By Austin Hutchinson
Folks, baseball is back.
I know, I’m a month and a half late. But once mid-may comes along, the flowers start blooming, and so do homeruns. I can listen to the Cubs or White Sox on the radio while sipping a glass of lemonade filled to the brim with ice on my scolding hot porch.
Ok. Perhaps I’m not that “old school”, but still, watching, listening and playing baseball are all summertime novelties in my house.
This year shows promise, said no Cubs fan ever. I lied. My favorite team, the Chicago Cubs, have shown promise. They’re lineup, if not already devastating, is already pretty solid with Anthony Rizzo and Kris Bryant in the middle of it. Their pitching is nothing to scoff at, and will (ahem) hopefully improve as they accumulate more talent through free agency the next couple of years.
The White Sox have Jose Abreu and Chris Sale. Enough said. They still need to put it all together, but they could contend for a wild-card spot if they can jumpstart their hitting in U.S. Cellular Field as the warmer summer months roll around.
Every year all Major League Baseball teams seem to have a chance to win it all. Last year, two wild card teams faced off in the World Series. In 2012, the Boston Red Sox were one of the worst teams in baseball. The very next year, they won the World Series.
Baseball is unpredictable. Even more so than any other sport. Because it relies so heavily on individual performance and chance during every game, it contrasts heavily with the three other major American sports.
In sports such as, hockey, basketball and football, things constantly are happening within each and every moment during a game, whereas baseball, we slow down, the pitcher throws the ball, the batter hits it, the fielders get it and they throw it to the correct based. Its precisely logical, beautiful in my eyes.
Yet, it’s extremely tedious. It can take at the least four or five, sometimes up to 10-12, pitches every at bat to finally get the outcome of a strikeout, walk, or ball in play. And the breaks between those pitches take up to 30 seconds, that can mean three or four minutes with just one of the 70 at bats in a game.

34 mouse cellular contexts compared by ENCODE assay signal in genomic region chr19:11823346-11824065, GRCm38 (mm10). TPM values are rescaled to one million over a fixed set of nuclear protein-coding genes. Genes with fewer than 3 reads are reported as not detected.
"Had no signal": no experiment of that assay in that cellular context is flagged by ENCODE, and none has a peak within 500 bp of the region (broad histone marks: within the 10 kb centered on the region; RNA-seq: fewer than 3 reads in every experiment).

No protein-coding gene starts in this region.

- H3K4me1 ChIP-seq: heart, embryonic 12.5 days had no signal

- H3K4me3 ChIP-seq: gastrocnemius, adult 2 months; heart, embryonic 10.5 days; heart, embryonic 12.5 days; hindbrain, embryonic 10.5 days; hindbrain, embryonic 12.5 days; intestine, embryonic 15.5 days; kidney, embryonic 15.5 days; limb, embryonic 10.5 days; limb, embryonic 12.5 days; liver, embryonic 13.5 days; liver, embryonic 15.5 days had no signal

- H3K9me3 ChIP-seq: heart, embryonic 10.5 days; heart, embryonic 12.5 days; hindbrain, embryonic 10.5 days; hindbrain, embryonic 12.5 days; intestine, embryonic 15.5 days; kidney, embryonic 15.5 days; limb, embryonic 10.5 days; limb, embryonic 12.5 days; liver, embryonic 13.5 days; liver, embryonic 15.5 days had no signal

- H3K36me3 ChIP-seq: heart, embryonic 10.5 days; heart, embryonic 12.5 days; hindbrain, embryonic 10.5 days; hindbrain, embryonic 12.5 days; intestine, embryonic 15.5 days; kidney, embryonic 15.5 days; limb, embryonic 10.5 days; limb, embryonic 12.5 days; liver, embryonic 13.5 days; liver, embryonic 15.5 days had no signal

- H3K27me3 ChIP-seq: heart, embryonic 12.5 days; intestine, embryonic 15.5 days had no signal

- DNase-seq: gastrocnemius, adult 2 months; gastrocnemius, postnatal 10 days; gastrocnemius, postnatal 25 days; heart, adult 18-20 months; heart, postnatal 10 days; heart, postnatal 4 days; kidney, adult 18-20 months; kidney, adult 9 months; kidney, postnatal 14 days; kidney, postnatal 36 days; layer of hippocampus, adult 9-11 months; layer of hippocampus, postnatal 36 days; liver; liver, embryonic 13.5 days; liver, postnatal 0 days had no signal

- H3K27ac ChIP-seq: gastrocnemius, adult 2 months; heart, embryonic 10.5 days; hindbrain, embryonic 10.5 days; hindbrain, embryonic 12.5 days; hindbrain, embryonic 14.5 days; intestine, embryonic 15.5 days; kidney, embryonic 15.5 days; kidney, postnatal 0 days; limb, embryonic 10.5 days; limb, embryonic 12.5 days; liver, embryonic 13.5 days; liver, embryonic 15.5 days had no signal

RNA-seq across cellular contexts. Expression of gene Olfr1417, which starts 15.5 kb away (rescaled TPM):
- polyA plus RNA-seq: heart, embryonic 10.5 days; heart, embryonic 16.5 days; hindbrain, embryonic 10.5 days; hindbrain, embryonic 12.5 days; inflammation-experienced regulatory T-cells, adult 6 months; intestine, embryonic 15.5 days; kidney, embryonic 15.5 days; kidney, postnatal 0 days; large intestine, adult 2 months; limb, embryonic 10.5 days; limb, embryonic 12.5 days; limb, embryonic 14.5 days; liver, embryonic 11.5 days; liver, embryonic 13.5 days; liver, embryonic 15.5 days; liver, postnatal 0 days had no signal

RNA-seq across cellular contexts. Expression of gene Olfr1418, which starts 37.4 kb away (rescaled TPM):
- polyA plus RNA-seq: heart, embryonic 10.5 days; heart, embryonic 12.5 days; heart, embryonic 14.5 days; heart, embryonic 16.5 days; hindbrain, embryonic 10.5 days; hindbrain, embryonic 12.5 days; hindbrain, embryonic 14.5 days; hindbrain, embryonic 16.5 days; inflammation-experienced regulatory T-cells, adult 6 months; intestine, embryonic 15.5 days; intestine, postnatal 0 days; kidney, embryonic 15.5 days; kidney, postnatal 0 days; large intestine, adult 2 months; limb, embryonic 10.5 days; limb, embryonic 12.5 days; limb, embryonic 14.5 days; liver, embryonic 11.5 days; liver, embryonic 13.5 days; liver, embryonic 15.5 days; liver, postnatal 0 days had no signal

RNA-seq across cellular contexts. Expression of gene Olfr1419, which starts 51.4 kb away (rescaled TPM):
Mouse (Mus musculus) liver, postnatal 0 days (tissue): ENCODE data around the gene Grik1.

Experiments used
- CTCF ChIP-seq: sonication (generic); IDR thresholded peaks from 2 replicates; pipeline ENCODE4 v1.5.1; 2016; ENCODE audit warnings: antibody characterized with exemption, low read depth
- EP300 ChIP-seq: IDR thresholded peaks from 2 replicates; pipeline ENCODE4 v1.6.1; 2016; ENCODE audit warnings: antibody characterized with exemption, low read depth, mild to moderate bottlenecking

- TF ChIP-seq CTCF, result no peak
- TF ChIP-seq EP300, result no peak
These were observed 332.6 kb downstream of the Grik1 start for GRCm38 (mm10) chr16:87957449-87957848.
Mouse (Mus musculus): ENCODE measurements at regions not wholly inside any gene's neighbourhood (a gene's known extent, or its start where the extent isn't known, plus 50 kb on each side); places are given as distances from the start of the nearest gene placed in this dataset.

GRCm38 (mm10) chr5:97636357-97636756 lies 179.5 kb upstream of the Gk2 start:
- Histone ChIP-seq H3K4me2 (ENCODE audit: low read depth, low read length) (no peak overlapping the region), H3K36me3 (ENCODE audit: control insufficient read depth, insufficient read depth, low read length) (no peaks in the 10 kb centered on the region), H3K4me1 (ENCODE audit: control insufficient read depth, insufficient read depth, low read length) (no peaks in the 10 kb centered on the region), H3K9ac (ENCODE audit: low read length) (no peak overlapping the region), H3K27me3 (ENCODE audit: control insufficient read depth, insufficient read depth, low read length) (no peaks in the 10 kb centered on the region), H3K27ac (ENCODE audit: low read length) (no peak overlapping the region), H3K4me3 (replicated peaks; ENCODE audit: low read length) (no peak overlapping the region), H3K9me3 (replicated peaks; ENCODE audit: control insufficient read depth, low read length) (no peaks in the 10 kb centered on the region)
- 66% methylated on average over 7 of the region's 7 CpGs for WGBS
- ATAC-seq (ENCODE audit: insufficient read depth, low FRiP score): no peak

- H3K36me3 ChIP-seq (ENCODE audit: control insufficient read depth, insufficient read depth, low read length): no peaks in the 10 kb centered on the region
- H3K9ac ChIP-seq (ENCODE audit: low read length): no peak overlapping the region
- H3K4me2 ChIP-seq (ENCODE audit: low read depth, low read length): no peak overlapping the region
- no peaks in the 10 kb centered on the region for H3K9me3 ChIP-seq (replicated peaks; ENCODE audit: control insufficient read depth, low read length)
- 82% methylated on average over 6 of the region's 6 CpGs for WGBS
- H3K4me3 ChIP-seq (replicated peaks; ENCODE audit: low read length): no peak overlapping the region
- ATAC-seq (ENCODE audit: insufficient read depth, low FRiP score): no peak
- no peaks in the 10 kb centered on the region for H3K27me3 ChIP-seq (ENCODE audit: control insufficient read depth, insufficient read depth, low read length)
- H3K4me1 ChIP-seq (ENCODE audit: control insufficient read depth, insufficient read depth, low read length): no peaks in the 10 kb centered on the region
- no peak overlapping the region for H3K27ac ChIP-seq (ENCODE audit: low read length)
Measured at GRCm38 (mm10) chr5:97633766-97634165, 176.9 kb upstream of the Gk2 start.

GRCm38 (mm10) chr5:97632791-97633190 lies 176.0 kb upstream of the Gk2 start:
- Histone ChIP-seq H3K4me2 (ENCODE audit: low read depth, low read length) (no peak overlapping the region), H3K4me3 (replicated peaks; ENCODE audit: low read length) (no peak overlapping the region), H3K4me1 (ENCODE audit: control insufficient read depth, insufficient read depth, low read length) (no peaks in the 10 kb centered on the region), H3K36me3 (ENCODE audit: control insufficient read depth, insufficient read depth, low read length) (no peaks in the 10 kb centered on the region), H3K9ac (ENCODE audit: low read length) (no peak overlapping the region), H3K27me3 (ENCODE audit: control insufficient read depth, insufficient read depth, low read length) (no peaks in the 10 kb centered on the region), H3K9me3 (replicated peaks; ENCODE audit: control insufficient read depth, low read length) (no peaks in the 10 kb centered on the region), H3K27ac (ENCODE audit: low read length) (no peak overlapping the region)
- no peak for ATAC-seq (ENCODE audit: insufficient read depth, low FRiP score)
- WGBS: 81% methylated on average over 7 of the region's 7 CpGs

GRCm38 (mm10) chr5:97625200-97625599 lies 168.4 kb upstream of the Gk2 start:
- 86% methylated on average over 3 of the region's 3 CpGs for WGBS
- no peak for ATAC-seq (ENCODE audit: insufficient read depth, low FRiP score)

This generation (I admit, I’m apart of it) has no patience. None at all. Yes, with all their gadgets, all the smartphones, tablets, iPods, you name it, they need communication and knowledge promptly, right at their fingertips, every single second. You get the point.
Because of our unhealthy and involuntary requirements to have things right now, everything we enjoy has to be the same too. Why do you think America loves football and basketball? There’s always action going on. And if you do stop, its not planned. Its spur of the moment. It gives more of a heart-clenching, what’s going to happen next feel to it. And we love that. I’m not gonna lie, I love it too. But baseball is more than that.
Baseball has a beauty and grace to it no other sport has. Its slow and methodical ways, the stepping into the batter’s box, the clapping of the dusty hands, the shuffle of the feet. The stare down between the batter and pitcher.
Everything has a beauty to it. A rhythm. A connection. Remember the scene in the movie “August Rush” where young August sees everything around him like it’s a huge musical score? Baseball, to the lover of the game, is exactly like that. To see the minor details all put together to make this wonderful game, is why we watch and play the sport.
To this generation, most of you will despise this game. You will say it’s boring. Lame. Slower than a Cecil Fielder trot around the field after a homerun.
But, to those who find the same love I have always had since a young child, from tee ball to travel, to a hopeful Cubs’ year to another hopeful Cubs’ year, to writing this piece for you, I commend you. You have found beauty that no one else has seen, nor will.
In the words of Yogi Berra, “Love is the most important thing in the world, but baseball is pretty good, too.”